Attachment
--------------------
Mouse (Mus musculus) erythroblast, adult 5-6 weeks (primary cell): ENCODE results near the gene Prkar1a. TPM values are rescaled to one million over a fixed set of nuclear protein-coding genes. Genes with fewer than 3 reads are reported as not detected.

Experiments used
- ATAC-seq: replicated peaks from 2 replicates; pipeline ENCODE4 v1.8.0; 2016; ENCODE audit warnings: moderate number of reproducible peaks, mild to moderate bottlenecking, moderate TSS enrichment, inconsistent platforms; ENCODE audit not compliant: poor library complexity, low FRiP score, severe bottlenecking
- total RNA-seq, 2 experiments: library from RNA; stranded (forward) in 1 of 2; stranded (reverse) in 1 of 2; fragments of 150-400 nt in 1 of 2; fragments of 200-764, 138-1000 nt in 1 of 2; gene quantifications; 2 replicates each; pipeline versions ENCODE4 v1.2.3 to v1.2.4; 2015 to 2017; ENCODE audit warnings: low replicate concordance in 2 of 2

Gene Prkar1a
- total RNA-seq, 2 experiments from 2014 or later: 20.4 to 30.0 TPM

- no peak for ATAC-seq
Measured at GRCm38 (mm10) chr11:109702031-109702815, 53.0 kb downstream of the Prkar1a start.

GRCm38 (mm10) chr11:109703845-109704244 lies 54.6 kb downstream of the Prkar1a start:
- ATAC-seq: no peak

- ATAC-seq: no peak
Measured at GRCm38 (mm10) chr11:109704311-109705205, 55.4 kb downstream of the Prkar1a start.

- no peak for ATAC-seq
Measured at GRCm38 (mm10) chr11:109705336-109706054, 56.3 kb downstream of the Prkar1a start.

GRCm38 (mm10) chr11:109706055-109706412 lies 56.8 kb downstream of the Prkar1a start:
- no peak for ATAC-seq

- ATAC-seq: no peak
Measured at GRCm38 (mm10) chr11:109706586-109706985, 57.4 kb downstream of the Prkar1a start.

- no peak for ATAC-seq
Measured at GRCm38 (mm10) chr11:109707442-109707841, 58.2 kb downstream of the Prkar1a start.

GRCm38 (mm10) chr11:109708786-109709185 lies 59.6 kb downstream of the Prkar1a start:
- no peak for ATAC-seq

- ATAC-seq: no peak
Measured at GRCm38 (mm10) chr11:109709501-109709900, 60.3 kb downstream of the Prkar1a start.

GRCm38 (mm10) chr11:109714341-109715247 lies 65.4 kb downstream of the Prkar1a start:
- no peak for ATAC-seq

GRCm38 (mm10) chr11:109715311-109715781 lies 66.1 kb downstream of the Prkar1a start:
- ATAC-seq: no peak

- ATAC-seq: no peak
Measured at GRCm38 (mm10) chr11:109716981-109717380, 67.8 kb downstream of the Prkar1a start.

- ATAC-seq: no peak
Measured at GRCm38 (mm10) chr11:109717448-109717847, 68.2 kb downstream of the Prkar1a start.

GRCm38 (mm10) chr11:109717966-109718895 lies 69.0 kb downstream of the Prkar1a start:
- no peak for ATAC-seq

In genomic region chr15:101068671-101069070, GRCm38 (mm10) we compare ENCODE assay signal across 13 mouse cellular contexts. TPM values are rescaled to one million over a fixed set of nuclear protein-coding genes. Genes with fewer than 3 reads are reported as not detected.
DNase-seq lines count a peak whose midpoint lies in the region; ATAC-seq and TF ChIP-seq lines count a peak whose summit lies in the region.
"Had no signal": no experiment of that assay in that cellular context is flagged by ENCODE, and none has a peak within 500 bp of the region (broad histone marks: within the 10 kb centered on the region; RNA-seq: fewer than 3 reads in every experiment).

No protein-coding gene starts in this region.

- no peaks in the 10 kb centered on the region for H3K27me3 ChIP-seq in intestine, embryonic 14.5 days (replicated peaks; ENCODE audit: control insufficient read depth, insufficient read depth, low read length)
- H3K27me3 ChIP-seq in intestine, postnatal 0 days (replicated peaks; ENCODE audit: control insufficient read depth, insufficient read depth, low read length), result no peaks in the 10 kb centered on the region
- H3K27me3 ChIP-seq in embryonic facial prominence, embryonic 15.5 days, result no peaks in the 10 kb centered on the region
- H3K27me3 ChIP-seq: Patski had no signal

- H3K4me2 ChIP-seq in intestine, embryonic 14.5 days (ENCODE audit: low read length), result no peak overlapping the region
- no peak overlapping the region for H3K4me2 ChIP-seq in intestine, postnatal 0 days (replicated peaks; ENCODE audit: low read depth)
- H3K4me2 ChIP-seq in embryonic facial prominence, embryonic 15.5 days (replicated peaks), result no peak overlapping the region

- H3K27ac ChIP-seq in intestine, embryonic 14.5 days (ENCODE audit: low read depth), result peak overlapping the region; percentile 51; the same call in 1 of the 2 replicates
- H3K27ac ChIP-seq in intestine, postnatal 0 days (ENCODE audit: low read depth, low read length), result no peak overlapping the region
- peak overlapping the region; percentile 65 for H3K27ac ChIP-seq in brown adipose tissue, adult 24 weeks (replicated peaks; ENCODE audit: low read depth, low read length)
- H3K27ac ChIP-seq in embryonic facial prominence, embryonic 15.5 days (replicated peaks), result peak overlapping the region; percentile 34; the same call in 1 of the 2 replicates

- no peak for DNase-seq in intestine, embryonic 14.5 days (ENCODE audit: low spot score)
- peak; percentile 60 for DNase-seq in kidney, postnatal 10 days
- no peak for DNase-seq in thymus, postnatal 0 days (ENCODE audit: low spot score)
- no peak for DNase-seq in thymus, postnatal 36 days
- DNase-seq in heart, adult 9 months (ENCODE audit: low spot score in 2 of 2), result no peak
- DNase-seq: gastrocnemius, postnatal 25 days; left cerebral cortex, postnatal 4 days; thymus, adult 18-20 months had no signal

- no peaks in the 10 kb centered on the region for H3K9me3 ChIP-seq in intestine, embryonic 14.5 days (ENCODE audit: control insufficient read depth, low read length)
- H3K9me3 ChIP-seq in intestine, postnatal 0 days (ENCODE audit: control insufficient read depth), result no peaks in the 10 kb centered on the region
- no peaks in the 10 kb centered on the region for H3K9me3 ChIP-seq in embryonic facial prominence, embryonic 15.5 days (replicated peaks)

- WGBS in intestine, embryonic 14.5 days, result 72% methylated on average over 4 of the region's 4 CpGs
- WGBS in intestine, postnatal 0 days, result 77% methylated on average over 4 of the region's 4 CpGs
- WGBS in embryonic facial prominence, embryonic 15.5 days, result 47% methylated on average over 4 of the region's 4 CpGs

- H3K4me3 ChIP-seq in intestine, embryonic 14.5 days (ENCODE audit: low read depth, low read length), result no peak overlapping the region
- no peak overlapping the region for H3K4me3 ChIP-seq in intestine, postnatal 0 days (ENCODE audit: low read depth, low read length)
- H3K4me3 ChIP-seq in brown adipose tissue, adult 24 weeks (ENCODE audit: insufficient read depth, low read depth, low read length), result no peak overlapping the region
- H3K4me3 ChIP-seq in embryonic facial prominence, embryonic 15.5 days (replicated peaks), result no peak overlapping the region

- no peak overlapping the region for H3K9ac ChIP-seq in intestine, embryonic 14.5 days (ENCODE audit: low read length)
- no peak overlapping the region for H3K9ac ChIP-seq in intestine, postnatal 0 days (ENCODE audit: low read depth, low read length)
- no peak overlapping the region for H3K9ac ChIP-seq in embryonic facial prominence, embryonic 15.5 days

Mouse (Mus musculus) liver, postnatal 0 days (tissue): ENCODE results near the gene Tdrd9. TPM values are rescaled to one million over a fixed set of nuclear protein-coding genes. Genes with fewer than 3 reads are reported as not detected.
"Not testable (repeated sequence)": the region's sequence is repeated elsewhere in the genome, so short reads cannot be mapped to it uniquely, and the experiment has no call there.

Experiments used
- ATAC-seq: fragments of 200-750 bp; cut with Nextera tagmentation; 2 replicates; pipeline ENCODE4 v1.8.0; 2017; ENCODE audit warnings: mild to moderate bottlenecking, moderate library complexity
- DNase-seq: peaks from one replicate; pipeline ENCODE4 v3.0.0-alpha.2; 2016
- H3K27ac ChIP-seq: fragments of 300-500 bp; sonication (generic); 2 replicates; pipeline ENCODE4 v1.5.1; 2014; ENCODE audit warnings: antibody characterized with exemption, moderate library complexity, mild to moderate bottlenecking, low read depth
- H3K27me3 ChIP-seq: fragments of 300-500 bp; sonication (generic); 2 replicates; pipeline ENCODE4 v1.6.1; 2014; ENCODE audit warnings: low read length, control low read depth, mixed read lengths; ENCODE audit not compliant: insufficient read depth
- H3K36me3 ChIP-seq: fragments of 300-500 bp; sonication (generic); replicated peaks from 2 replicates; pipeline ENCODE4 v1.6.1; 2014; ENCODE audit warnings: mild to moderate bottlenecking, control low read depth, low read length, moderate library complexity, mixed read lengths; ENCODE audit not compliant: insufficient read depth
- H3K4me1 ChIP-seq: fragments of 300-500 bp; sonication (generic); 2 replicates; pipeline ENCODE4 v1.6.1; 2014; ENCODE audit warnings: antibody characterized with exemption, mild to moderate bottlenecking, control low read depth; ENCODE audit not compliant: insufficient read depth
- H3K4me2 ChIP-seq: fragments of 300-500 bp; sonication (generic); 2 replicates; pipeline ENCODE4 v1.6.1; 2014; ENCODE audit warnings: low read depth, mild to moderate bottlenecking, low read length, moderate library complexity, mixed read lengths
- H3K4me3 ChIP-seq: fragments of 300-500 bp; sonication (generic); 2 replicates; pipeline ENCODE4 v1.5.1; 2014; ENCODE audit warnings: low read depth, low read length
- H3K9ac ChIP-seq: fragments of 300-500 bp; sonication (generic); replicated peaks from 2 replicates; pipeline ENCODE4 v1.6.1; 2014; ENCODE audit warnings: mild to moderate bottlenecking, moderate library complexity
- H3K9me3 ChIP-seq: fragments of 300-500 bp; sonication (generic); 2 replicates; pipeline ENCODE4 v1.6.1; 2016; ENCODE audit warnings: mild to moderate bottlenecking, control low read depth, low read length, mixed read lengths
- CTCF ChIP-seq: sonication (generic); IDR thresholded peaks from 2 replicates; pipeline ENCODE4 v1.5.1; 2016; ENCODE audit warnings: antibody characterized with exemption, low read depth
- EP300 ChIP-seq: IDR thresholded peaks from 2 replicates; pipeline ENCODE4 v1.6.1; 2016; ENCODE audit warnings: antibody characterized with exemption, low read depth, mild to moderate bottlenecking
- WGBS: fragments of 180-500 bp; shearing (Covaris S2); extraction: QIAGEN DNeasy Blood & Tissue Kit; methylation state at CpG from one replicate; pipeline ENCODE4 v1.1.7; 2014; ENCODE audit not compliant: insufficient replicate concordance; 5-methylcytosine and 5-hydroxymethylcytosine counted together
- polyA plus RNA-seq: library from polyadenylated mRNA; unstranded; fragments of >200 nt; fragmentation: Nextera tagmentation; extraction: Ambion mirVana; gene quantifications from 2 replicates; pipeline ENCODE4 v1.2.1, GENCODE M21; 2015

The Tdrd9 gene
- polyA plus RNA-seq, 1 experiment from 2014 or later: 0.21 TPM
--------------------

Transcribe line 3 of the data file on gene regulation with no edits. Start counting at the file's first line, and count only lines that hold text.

- ATAC-seq: replicated peaks from 2 replicates; pipeline ENCODE4 v1.8.0; 2016; ENCODE audit warnings: moderate number of reproducible peaks, mild to moderate bottlenecking, moderate TSS enrichment, inconsistent platforms; ENCODE audit not compliant: poor library complexity, low FRiP score, severe bottlenecking